The Attitudinal Gender Gap across Generations: Support for Redistribution and Government Spending in Contexts of High and Low Welfare ProvisionCitation formats

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The Attitudinal Gender Gap across Generations: Support for Redistribution and Government Spending in Contexts of High and Low Welfare Provision. / Shorrocks, Rosalind; Grasso, Maria.

In: European Political Science Review, Vol. 12, No. 3, 2020, p. 289-306.

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@article{12e28d1c3fea4821b38cc7c4d31ad4a8,
title = "The Attitudinal Gender Gap across Generations: Support for Redistribution and Government Spending in Contexts of High and Low Welfare Provision",
abstract = "We compare gender gaps in attitudes towards redistribution and social spending across generations in the US and Britain. We show that the US context, characterised by lower welfare provision, results in consistent or even widening gender gaps for generations born post-1925. On the other hand, the British context, characterised by higher welfare provision relative to the US, exhibits a narrowing and closing of the gender gap for younger generations, for two out of three indicators of spending preferences. These findings provide some, albeit mixed, evidence that women are more consistently in favour of social spending and redistribution than men in contexts characterised by low welfare provision such as the US. Where there are higher levels of social support, we argue women could become increasingly more likely to express a preference for levels of spending and redistribution that is similar to men{\textquoteright}s, narrowing the gender gap amongst younger generations. ",
keywords = "Gender gap, Generations, Socialization",
author = "Rosalind Shorrocks and Maria Grasso",
year = "2020",
doi = "10.1017/S1755773920000120",
language = "English",
volume = "12",
pages = "289--306",
journal = "European Political Science Review",
issn = "1755-7739",
publisher = "Cambridge University Press",
number = "3",

}

RIS

TY - JOUR

T1 - The Attitudinal Gender Gap across Generations: Support for Redistribution and Government Spending in Contexts of High and Low Welfare Provision

AU - Shorrocks, Rosalind

AU - Grasso, Maria

PY - 2020

Y1 - 2020

N2 - We compare gender gaps in attitudes towards redistribution and social spending across generations in the US and Britain. We show that the US context, characterised by lower welfare provision, results in consistent or even widening gender gaps for generations born post-1925. On the other hand, the British context, characterised by higher welfare provision relative to the US, exhibits a narrowing and closing of the gender gap for younger generations, for two out of three indicators of spending preferences. These findings provide some, albeit mixed, evidence that women are more consistently in favour of social spending and redistribution than men in contexts characterised by low welfare provision such as the US. Where there are higher levels of social support, we argue women could become increasingly more likely to express a preference for levels of spending and redistribution that is similar to men’s, narrowing the gender gap amongst younger generations.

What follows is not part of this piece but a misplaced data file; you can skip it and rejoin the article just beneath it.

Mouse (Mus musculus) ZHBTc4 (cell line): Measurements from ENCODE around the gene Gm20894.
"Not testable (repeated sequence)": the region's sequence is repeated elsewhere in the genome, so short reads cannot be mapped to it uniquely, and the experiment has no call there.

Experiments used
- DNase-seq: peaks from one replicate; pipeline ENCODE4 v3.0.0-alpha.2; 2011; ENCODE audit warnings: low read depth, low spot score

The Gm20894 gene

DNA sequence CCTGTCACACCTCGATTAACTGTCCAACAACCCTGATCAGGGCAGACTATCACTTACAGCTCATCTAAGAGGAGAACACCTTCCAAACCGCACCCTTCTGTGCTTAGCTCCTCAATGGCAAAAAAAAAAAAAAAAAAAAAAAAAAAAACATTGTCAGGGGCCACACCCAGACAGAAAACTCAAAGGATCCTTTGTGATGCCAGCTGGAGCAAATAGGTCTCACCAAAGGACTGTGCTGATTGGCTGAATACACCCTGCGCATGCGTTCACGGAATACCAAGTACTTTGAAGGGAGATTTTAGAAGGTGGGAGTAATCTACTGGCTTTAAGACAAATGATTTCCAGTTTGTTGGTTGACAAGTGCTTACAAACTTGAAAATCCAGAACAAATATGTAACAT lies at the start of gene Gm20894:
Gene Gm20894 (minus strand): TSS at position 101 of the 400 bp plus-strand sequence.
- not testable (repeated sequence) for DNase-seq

AB - We compare gender gaps in attitudes towards redistribution and social spending across generations in the US and Britain. We show that the US context, characterised by lower welfare provision, results in consistent or even widening gender gaps for generations born post-1925. On the other hand, the British context, characterised by higher welfare provision relative to the US, exhibits a narrowing and closing of the gender gap for younger generations, for two out of three indicators of spending preferences. These findings provide some, albeit mixed, evidence that women are more consistently in favour of social spending and redistribution than men in contexts characterised by low welfare provision such as the US. Where there are higher levels of social support, we argue women could become increasingly more likely to express a preference for levels of spending and redistribution that is similar to men’s, narrowing the gender gap amongst younger generations.

KW - Gender gap

KW - Generations

KW - Socialization

U2 - 10.1017/S1755773920000120

DO - 10.1017/S1755773920000120

M3 - Article

VL - 12

SP - 289

EP - 306

JO - European Political Science Review

JF - European Political Science Review

SN - 1755-7739

IS - 3

ER -